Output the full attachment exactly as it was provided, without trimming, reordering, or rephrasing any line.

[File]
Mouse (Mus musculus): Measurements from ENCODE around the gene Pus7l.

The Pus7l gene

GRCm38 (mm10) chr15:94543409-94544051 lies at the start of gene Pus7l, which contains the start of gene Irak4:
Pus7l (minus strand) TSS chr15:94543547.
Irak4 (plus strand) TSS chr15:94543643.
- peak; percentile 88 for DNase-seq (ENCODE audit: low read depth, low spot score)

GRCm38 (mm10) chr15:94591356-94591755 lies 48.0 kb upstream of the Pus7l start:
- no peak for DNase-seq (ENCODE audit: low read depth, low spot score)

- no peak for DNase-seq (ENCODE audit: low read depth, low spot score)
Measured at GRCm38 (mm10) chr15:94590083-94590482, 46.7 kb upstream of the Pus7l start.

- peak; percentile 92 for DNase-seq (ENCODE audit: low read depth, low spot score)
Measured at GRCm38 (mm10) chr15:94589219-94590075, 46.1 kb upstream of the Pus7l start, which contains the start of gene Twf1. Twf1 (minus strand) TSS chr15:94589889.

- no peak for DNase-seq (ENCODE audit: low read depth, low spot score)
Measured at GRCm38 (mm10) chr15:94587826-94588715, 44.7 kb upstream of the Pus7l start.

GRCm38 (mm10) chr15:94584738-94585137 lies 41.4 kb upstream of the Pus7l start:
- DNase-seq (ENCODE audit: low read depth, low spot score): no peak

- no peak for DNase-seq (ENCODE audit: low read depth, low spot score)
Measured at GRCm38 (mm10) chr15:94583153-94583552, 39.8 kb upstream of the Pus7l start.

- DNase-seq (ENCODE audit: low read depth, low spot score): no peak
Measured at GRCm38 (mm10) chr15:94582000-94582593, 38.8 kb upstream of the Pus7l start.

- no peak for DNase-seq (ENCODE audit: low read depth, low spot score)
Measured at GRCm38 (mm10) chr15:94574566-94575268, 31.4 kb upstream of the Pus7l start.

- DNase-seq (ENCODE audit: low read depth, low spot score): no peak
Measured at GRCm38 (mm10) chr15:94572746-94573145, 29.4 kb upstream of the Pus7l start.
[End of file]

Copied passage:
Mouse (Mus musculus): Measurements from ENCODE around the gene Pus7l.

The Pus7l gene

GRCm38 (mm10) chr15:94543409-94544051 lies at the start of gene Pus7l, which contains the start of gene Irak4:
Pus7l (minus strand) TSS chr15:94543547.
Irak4 (plus strand) TSS chr15:94543643.
- peak; percentile 88 for DNase-seq (ENCODE audit: low read depth, low spot score)

GRCm38 (mm10) chr15:94591356-94591755 lies 48.0 kb upstream of the Pus7l start:
- no peak for DNase-seq (ENCODE audit: low read depth, low spot score)

- no peak for DNase-seq (ENCODE audit: low read depth, low spot score)
Measured at GRCm38 (mm10) chr15:94590083-94590482, 46.7 kb upstream of the Pus7l start.

- peak; percentile 92 for DNase-seq (ENCODE audit: low read depth, low spot score)
Measured at GRCm38 (mm10) chr15:94589219-94590075, 46.1 kb upstream of the Pus7l start, which contains the start of gene Twf1. Twf1 (minus strand) TSS chr15:94589889.

- no peak for DNase-seq (ENCODE audit: low read depth, low spot score)
Measured at GRCm38 (mm10) chr15:94587826-94588715, 44.7 kb upstream of the Pus7l start.

GRCm38 (mm10) chr15:94584738-94585137 lies 41.4 kb upstream of the Pus7l start:
- DNase-seq (ENCODE audit: low read depth, low spot score): no peak

- no peak for DNase-seq (ENCODE audit: low read depth, low spot score)
Measured at GRCm38 (mm10) chr15:94583153-94583552, 39.8 kb upstream of the Pus7l start.

- DNase-seq (ENCODE audit: low read depth, low spot score): no peak
Measured at GRCm38 (mm10) chr15:94582000-94582593, 38.8 kb upstream of the Pus7l start.

- no peak for DNase-seq (ENCODE audit: low read depth, low spot score)
Measured at GRCm38 (mm10) chr15:94574566-94575268, 31.4 kb upstream of the Pus7l start.

- DNase-seq (ENCODE audit: low read depth, low spot score): no peak
Measured at GRCm38 (mm10) chr15:94572746-94573145, 29.4 kb upstream of the Pus7l start.